Why reunion with Matt Chapman was not in cards for Blue Jays

Blair and Barker discuss what to make of former Toronto Blue Jays third baseman Matt Chapman signing with the San Francisco Giants and how he will fit into their lineup and how his strengths will help the team.

We’re all certain Matt Chapman‘s fondest desire was to return to the Toronto Blue Jays for $20 million, right?

We’re all certain that he would have gladly taken a one-year contract to come back here and play third base (even though he effectively turned down more when the Blue Jays extended him a $20.35-million qualifying offer) as opposed to staying close to his California roots and play for a manager and general manager he knows in an area he’s spent most of his career?

Look: I get it. There is no world where I wouldn’t rather have Chapman at third base than Isiah Kiner-Falefa, and the contract he signed this weekend with the San Francisco Giants — three years and $54 million for competitive balance tax purposes, but in actuality just one year, $18 million guaranteed (plus a $2 million bonus) with two years of player options/club buyouts and a fourth mutual option — would have allowed the Blue Jays considerable flexibility. I’d have done it in a heartbeat.

It’s been a funny old off-season, hasn’t it? Right from the start, a return to the Blue Jays was one of the most fancied outcomes for Chapman on all those insider lists. But here’s the thing; I think many in the industry have been guilty of a fundamental misreading of the Blue Jays’ off-season plans.

The idea that money for Shohei Ohtani could be divvied up elsewhere was wrong — the case for pursuing Ohtani was unique, both from a baseball and corporate point of view. The play was driven by ownership (the same owners of this website) and it was “special money,” as my friend David Samson calls it. It was not available for Vladimir Guerrero, Jr., or Bo Bichette (not yet, at least,) let alone Chapman. Once Ohtani’s deal with the Los Angeles Dodgers was official, it took some of us a while to come back down to Earth and remember what President and CEO Mark Shapiro said in October:

“I don’t expect a dramatic philosophical shift in payroll,” said Shapiro. “I expect us to stay in the same area.”

According to Spotrac, the Blue Jays’ projected payroll for 2024 — for competitive balance tax purposes — is $243 million, the seventh highest in the Majors. Last season, when they were a luxury tax team for the first time, the Blue Jays’ payroll was $257.7 million — the fifth highest in the Majors. As of now the Blue Jays are again going to be above the luxury tax threshold, meaning the penalties are more onerous than the $5.5 million the team paid last season.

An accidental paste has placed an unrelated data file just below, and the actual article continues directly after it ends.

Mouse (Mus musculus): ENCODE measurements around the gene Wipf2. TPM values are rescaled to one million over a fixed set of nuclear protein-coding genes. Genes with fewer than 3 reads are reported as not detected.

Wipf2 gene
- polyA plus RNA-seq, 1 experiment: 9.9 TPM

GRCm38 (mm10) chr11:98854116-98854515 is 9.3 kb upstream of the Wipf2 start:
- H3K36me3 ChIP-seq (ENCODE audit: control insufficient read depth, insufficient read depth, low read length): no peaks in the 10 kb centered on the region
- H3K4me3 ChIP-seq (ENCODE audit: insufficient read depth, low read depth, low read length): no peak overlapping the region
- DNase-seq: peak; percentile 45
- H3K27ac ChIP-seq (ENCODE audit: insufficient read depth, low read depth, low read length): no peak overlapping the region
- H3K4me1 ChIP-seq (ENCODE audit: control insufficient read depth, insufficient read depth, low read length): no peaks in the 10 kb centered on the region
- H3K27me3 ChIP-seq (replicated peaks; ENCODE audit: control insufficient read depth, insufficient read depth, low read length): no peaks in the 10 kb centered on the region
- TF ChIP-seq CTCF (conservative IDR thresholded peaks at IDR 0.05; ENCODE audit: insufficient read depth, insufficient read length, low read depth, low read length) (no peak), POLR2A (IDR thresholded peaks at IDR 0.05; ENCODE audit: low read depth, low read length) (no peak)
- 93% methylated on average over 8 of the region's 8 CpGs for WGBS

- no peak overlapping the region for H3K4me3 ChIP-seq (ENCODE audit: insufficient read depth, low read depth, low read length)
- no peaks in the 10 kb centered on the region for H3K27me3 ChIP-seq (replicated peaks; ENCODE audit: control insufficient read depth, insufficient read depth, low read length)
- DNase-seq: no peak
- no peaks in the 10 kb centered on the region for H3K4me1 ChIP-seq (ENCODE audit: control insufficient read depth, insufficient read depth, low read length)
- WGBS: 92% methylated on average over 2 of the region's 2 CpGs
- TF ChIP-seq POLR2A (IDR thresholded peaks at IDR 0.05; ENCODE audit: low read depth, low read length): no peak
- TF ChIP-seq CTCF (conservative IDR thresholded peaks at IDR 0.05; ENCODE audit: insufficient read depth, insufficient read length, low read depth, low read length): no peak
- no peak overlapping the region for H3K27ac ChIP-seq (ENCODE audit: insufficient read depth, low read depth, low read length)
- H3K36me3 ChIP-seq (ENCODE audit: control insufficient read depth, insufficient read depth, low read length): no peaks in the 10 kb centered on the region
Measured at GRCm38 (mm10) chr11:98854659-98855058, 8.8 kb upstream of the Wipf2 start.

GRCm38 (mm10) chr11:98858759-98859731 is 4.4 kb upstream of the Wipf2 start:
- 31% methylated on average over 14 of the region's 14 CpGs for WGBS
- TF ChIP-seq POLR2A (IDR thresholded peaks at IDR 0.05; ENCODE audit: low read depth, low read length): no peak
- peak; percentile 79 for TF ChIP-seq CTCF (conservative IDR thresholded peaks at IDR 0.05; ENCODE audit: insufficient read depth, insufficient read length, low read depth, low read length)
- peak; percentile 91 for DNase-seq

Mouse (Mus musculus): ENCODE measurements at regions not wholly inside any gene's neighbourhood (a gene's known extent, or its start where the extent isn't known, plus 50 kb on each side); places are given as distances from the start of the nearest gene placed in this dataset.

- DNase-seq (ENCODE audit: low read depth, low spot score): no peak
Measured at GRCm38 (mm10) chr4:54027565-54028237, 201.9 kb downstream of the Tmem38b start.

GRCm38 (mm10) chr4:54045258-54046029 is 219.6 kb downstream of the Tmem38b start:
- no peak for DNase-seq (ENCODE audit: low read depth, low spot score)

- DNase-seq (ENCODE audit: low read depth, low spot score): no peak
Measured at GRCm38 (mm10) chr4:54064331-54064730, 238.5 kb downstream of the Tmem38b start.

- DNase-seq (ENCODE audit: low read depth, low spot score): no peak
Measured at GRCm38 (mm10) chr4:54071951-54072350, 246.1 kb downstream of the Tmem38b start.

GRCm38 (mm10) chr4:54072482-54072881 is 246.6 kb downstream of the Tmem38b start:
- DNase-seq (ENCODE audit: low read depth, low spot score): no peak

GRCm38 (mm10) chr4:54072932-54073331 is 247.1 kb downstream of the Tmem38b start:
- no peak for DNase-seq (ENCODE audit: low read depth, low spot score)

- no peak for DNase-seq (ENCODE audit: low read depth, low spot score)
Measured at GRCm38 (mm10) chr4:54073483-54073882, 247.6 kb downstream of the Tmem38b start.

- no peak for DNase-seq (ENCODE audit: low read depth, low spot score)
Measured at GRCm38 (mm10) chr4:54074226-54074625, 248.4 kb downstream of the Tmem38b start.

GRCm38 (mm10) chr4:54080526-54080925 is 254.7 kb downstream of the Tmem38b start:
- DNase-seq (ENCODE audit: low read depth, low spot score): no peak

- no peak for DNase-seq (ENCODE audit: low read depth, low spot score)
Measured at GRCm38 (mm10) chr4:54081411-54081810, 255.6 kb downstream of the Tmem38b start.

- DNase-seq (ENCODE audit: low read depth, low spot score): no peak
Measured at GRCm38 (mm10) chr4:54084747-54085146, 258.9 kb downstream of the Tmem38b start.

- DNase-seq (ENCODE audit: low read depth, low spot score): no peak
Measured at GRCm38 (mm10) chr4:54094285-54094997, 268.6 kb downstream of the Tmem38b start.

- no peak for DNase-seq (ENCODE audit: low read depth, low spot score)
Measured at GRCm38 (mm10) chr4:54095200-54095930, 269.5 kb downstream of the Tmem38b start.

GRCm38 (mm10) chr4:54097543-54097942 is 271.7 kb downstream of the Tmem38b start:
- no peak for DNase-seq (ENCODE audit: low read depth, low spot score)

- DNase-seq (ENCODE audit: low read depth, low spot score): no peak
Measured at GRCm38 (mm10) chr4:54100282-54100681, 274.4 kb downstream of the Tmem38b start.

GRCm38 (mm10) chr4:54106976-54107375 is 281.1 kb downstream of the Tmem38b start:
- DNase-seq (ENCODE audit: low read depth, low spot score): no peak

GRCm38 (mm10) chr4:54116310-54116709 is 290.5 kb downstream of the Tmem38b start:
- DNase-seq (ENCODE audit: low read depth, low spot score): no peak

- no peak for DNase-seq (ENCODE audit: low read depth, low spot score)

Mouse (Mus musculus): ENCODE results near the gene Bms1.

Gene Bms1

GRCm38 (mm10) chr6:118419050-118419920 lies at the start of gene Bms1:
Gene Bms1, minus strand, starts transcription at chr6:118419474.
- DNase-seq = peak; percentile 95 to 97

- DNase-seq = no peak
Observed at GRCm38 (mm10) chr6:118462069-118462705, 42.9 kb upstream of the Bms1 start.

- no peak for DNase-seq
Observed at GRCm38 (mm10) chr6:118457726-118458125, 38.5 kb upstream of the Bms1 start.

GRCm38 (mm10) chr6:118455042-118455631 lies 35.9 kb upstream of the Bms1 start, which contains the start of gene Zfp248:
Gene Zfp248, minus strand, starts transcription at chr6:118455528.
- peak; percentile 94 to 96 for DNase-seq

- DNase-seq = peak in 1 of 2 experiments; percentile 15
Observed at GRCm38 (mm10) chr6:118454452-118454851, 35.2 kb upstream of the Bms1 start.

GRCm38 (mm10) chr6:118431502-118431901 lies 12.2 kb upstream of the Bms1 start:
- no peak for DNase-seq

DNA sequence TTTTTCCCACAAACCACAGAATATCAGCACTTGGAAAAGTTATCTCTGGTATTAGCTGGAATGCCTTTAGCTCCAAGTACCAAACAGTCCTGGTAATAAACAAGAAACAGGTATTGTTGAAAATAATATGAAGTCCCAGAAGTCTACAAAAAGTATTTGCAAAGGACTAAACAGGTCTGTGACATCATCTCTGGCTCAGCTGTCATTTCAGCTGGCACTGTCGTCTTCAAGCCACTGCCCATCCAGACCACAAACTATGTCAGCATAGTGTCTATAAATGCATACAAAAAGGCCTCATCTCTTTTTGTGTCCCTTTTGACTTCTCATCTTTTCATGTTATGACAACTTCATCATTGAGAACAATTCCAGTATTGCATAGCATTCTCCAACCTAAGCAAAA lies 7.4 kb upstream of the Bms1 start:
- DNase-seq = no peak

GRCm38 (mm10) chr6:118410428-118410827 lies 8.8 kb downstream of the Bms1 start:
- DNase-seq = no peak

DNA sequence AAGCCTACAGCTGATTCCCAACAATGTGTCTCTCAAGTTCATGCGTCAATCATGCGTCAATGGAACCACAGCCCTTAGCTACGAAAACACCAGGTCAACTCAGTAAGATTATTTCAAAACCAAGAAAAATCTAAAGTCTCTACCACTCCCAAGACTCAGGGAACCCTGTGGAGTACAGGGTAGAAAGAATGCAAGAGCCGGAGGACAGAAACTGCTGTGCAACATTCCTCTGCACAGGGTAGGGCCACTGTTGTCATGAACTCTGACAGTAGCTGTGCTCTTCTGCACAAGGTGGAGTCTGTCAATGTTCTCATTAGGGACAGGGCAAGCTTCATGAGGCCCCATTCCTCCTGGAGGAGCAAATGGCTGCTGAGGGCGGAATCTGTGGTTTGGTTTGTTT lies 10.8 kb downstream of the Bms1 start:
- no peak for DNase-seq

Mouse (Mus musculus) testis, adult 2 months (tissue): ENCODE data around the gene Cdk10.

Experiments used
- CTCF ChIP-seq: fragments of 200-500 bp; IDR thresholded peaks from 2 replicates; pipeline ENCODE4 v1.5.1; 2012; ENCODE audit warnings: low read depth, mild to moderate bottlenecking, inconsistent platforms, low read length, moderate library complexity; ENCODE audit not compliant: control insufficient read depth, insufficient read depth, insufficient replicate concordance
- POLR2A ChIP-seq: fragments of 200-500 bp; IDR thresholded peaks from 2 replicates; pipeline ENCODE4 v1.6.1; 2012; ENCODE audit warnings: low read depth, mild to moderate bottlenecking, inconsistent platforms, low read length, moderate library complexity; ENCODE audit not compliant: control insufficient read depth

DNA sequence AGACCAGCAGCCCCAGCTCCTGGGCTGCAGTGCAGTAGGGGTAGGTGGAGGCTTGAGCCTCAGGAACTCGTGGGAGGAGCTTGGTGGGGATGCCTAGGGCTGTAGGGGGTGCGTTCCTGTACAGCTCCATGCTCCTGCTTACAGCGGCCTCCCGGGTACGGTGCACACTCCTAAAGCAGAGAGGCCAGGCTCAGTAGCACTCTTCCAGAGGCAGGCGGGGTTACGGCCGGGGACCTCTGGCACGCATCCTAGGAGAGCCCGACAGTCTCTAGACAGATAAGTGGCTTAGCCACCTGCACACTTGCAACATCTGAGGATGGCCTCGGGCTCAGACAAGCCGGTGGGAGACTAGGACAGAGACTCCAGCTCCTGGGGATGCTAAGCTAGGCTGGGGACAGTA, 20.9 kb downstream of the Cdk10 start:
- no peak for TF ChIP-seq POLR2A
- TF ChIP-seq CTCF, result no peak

General manager Ross Atkins indicated last month that, at this point, any further addition to the roster would necessitate a subtraction. Hence, adding Chapman at $20 million would have necessitated another move. At this point. Does that mean ownership is belt-tightening? If that’s the case, payroll would be cut, not maintained.

Does that mean Atkins wants to have wiggle room to add at the trade deadline and avoid one of the mistakes made by his predecessor, Alex Anthopoulos, in 2014? I hope so. Even Atkins’ critics must acknowledge that he’s always added at the deadline, and part of the off-season process involves getting a read on trade assets that might become available in early August. Will lower-than-anticipated media revenues that hamstrung some teams this winter necessitate mid-season moves? Are the Blue Jays averse to racking up an even bigger luxury tax hit… or is it that the front office has determined that asking for a stretch-drive boost after a half-year of in-stadium revenue is a more palatable play than asking for more money right now?

But let’s circle back to Chapman. The Blue Jays front office has a better read on Chapman than the rest of us. Again: Are we certain Chapman and the Blue Jays didn’t grow apart last season? That Chapman isn’t happier being in Cali? That there isn’t a bunch of human nature going on here?

Chapman, we’re told, turned down a contract extension of six years and about $125 million from the Blue Jays last season. It’s the second time in his career that Chapman has balked at a big contract. According to Ken Rosenthal of The Athletic, he rejected a 10-year, $150-million extension from the Oakland Athletics in 2019. As we’ve also noted, he turned down a qualifying offer that as it turns out was $350,000 more than the figure he eventually received from the Giants.

One thing has become clearer in the past decade: teams have become much more disciplined in placing dollar valuations on players and are less likely to alter those valuations based on the strength or weakness of a particular free-agent market. And it’s clear that the Blue Jays decided Chapman wasn’t worth putting the rest of their off-season plans on hold — as underwhelming as the off-season has been.

Look: I wouldn’t have let this off-season play out the way the Blue Jays front office let it play out. But I understand why it transpired the way it did, and at this point I’m taking solace in the fact that Kiner-Falefa’s presence doesn’t preclude them from trading for a third baseman and that ownership has never been more engaged. Even if Chapman was back, Guerrero Jr. still needs to hit. Alejandro Kirk needs to get his Captain’s rank back… and we’ll deal with ol’ George Springer in a minute.